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The Shallow Sky

Close Encounters with the Six Lazy Boys

Akkana Peck

The Pleiades Star Cluster. Picture Credit: Mount Wilson Observatory


Over the holidays I read a Barbara Kingsolver novel called “Pigs in Heaven”. The title comes from the Cherokee name for the Pleiades, the star cluster we call the Seven Sisters. The Cherokee call it Ani'tsutsä (The Boys). According to legend, there once were seven boys who were disobedient and played games rather than helping their mothers. Scolded by their mothers, the boys danced to call the spirits to support them. The spirits responded by drawing the dancing boys into the sky. Their mothers tried to grab hold and save them; one succeeded, but the other boys rose into the sky and became the six bright stars we see today.

(Where do the pigs come in? Kingsolver's version of the story has the boys turning into pigs before they become stars, but other versions I've found skip that part.)

In February, several planetary spirits have close encounters with the six lazy boys and some of their fellow pigs — er, stars.

Just after midnight on the night of Feb 5-6, the moon passes through the Pleiades in a near-repeat of last month's close encounter. This month's will be even better, though (despite the less convenient time of evening): this time we should be able to see the disappearance of some of the brighter stars of the cluster as the moon's dark side covers them. Reappearance will be much more challenging, since the bright side of the first quarter moon overwhelms the light from the second and third magnitude stars of the Pleiades.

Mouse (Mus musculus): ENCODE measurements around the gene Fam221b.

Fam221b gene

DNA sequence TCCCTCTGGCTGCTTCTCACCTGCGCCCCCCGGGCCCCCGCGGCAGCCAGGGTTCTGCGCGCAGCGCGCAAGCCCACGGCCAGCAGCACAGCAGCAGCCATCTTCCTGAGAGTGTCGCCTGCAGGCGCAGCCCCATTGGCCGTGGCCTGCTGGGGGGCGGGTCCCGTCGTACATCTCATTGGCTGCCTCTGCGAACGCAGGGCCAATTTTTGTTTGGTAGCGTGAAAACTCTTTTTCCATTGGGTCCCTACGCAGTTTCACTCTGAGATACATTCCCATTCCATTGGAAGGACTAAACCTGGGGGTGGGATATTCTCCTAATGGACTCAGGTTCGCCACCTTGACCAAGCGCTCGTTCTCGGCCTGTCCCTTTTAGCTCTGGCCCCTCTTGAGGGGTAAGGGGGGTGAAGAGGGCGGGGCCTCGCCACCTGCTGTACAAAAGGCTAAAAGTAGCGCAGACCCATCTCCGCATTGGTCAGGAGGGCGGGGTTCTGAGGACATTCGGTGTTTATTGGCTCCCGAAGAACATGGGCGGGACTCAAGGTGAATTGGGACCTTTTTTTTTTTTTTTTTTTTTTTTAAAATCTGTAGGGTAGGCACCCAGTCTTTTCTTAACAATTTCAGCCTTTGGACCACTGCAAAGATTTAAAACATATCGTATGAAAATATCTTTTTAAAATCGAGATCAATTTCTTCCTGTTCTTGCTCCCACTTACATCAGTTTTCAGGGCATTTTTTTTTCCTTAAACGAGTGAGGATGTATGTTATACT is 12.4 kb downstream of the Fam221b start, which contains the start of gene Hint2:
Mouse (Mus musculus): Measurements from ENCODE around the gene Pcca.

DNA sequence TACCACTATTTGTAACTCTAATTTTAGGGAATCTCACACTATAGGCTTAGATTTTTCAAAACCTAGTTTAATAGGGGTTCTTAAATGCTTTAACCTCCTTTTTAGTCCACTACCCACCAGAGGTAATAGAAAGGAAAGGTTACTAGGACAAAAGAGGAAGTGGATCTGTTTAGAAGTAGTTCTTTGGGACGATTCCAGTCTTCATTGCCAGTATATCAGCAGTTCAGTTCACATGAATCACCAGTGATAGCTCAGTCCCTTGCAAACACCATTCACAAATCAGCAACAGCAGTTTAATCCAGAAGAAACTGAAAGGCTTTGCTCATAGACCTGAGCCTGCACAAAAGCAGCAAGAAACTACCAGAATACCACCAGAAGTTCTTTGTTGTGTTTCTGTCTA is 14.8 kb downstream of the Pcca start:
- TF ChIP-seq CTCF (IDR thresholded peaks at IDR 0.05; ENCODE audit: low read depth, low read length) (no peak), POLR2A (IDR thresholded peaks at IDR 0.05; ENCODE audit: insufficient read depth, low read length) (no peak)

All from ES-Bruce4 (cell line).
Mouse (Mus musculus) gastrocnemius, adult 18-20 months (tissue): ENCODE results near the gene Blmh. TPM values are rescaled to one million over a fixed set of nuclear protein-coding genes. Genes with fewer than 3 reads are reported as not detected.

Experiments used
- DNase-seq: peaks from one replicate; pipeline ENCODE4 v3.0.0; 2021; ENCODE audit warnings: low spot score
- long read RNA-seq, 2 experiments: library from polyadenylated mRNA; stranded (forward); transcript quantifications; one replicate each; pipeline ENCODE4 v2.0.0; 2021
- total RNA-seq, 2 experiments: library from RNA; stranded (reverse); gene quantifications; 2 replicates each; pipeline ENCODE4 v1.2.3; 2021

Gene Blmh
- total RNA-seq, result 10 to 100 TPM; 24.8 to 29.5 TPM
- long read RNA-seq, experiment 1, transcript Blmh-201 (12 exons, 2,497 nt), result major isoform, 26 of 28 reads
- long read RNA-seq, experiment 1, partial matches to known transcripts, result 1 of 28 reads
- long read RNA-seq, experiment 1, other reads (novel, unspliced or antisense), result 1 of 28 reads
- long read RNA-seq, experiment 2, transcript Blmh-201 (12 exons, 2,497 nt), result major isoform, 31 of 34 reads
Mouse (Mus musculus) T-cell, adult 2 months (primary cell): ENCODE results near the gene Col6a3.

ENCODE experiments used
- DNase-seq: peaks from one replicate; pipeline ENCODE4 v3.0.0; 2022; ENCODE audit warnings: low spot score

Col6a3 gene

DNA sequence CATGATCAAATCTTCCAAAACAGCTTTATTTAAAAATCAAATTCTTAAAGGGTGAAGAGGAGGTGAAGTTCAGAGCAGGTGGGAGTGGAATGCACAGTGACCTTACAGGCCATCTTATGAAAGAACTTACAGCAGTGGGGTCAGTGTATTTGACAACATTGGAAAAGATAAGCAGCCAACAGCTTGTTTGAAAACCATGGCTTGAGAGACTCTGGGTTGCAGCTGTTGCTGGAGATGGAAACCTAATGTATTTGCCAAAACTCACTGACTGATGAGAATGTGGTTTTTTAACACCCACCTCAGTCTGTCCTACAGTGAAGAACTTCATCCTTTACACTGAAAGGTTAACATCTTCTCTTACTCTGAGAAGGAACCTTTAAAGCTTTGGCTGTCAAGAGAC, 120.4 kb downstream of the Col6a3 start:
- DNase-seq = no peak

Then around the middle of the month Mars passes only a couple of degrees from the Pleiades — probably not close enough for most telescopes to show both at once, but it should make a nice binocular view.

Mars moves into Taurus this month, offering a nice comparison between the red planet and the nearby red star Aldebaran. Mars has faded to roughly magnitude .5, not that much brighter than first-magnitude Aldebaran. How do the colors compare? Can you easily tell with the naked eye which is a planet and which a star?

Saturn is perfectly placed for observing this month: high in the sky at nightfall and remaining high for most of the evening. Throughout the first week of February it continues this month's theme of planets near bright open clusters, passing very close to the Beehive cluster (M44) — a very nice combination for either visual or photographic observers.

The second half of February gives us the best evening apparition of Mercury that we'll have all year. Start looking for it in early twilight around mid-month, and watch its height above the sun at sunset increase as the month progresses. It moves from gibbous to roughly half phase during this time.

Jupiter rises shortly after midnight and is visible until morning, but it's fairly far south so it never gets very high this month.

Venus emerges into the morning sky as a slim crescent early in the month, rising earlier as the month progresses.

Uranus, Neptune, and Pluto are all too close to the sun for good observing this month.

So focus your attentions on Saturn, Mars, and the moon this month - and if your mother needs your help this month, think of Ani'tsutsä, the Boys, before going off to play games.


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